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NBC U looks to ‘Monk’ to milk sales

Series mixes comedy with police procedural

The rerun marketplace has gone bananas for such hard-edged dramas as “The Sopranos,” the three “Law & Orders” and the three “CSIs,” which have racked up record license fees among cable networks.

But there’s a police procedural on TV that’s more interested in treating crime with a light touch than in ramping up the quota of sex and violence every week. It’s called “Monk,” and the NBC Universal’s series has chalked up better ratings since its July 2002 premiere on USA than any other scripted hour in the history of basic cable.

“A major part of ‘Monk’s’ appeal is that there’s nothing in all of television quite like it,” says Bonnie Hammer, president of USA Network, which has commissioned a fourth season of the series.

Hammer gives a lot of the credit to Tony Shalhoub, the star of “Monk.” Ravaged with more phobias than any other homicide sleuth in pop-culture history, Shalhoub plays a detective who gives new meaning to the term nervous-wreck.

The heavy doses of comedy — “We want to get the viewers laughing,” says David Hoberman, co-exec producer of “Monk” — raise a big financial question about “Monk”: Could potential buyers steer clear of the reruns, pigeonholing the series as a one-hour comedy, a format that has never scored big beyond its original run? ( “Moonlighting” and “Ally McBeal” failed to generate much viewership when their reruns stumbled into the ancillary markets.)

NBC U, which distributes “Monk,” has not yet pitched the show’s reruns to cable nets, at least in part because USA doesn’t want it to. Armed with an exclusive lock on the biggest hit series in cable, USA enjoys significant clout with cable operators. (“Monk” is averaging 5.06-million total viewers so far this season; FX’s “The Shield” is a hit, and it averaged only 2.5 million during its last 17-episode season.)

When USA visits operators at contract-renewal time to seek more money in license fees, “Monk” hands the network a nice bargaining chip. But if NBC U presells the reruns to, say, TNT or ABC Family, “Monk” won’t seem so unique any more.

USA itself could eventually buy the reruns, but only after NBC U sounds out a batch of other cabler nets to make sure USA is ponying up the marketplace price. Any hint of a sweetheart deal invites lawsuits from profit participants.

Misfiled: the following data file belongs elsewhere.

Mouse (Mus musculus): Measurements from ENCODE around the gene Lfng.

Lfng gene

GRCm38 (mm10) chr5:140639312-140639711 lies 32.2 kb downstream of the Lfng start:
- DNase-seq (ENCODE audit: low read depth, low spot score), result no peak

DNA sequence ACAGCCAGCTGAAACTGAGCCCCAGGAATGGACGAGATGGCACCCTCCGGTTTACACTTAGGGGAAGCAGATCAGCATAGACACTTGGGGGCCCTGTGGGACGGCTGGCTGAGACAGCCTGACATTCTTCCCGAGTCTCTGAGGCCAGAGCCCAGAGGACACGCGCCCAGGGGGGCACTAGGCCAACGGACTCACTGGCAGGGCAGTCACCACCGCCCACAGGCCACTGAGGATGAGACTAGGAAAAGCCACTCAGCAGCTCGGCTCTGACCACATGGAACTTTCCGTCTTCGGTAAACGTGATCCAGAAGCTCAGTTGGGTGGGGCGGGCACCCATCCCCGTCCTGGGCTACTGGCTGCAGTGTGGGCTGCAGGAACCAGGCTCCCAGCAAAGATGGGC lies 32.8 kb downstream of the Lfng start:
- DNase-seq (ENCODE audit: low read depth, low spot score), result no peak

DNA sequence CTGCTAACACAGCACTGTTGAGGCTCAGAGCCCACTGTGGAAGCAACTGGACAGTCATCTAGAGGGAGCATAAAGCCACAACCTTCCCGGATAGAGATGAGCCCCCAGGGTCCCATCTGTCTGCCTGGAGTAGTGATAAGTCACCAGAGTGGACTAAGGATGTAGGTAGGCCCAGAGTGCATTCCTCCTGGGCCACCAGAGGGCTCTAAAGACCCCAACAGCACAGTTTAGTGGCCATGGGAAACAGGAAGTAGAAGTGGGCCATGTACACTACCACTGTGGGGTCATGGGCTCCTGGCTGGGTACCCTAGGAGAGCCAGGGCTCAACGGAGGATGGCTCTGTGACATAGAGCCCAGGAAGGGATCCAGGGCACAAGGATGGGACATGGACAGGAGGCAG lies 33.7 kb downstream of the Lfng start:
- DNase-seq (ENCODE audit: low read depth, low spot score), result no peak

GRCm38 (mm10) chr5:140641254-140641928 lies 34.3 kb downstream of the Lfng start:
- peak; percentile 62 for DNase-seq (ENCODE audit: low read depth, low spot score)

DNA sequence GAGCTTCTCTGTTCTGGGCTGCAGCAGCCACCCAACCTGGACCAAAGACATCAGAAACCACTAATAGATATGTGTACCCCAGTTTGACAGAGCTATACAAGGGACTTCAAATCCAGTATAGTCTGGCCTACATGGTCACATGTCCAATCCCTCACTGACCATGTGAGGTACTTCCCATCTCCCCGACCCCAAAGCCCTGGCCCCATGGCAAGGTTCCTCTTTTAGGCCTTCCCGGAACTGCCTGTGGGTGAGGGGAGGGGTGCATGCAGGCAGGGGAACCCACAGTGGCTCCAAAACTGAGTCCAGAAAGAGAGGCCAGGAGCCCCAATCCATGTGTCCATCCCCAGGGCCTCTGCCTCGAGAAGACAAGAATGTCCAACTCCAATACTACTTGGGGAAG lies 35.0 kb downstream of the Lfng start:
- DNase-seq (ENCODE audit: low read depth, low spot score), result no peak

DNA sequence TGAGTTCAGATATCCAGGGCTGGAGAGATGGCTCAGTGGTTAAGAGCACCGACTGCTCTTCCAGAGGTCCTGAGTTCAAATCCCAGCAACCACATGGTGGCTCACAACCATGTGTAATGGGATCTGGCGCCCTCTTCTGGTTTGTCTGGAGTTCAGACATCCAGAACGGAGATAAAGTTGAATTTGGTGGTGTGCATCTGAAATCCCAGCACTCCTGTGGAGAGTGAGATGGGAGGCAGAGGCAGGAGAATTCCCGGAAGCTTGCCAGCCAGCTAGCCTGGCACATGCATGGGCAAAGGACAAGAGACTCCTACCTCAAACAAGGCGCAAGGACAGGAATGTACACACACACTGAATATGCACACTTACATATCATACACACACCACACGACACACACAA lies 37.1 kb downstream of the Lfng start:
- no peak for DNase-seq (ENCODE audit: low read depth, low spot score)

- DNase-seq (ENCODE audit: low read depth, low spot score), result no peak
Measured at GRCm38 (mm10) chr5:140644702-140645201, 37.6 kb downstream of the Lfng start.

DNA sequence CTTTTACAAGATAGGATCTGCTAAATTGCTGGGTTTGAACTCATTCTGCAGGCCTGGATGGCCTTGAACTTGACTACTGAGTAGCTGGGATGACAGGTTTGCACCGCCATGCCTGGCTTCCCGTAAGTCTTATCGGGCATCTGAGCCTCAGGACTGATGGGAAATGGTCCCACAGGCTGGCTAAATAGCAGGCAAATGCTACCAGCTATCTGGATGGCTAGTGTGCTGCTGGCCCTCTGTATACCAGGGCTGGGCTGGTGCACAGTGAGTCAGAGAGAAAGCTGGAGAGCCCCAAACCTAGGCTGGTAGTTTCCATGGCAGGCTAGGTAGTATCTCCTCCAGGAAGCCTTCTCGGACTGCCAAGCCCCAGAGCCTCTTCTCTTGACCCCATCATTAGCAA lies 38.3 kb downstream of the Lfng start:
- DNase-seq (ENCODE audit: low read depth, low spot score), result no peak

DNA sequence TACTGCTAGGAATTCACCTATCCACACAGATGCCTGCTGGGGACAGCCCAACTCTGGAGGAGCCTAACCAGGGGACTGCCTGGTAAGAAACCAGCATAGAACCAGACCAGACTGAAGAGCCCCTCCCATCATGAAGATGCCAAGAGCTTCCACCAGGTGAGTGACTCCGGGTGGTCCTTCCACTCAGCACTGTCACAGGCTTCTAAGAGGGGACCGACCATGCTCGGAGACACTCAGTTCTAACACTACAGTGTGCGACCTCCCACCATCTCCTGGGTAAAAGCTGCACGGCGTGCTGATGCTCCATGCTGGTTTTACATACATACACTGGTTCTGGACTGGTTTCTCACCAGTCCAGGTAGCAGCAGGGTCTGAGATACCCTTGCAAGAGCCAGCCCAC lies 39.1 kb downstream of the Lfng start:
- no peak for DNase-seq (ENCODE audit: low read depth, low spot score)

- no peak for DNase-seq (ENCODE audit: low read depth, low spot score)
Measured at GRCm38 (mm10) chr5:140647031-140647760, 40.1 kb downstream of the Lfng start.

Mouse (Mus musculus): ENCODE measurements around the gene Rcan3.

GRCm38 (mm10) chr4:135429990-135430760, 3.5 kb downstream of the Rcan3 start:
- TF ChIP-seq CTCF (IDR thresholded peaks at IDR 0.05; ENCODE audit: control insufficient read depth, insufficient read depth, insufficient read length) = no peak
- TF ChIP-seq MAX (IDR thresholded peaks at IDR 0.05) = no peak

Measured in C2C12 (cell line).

“Monk” is one of the most expensive shows to produce in all of cable TV. Its cost ballooned to about $1.7 million an episode when U moved the series from Toronto to Los Angeles in its second year to accommodate Shalhoub, whose family resides in L.A.

The show will get only a portion of that money back from ad sales on USA because — based on the first 14 episodes of season three — 54% of its viewers are 50 or older, a demo that Madison Avenue looks on with disdain. International sales and DVD of the first two seasons have generated more revenues, but the show’s real profits will come from the license fees coughed up by basic cable for “Monk” reruns.

But Shalhoub was worth the extra expense of the L.A. shoot: His performance has won him an Emmy, a Golden Globe and a SAG award. As Hammer puts it, Shalhoub “constantly finds new ways to mine every bit of comic potential in a character with obsessive-compulsive disorder.”

Andy Breckman, co-exec producer and the creative genius behind “Monk,” says he’s convinced the show will have a long shelf life because “we go out of our way to avoid topicality. We’re the opposite of ‘Law & Order’ — ripping stories from today’s headlines is not what ‘Monk’ is about.”

One of Breckman’s favorite adjectives is “timeless.” As a writer, his model is Arthur Conan Doyle, because Doyle’s Sherlock Holmes stories are as fresh as when they first showed up in print more than 100 years ago.

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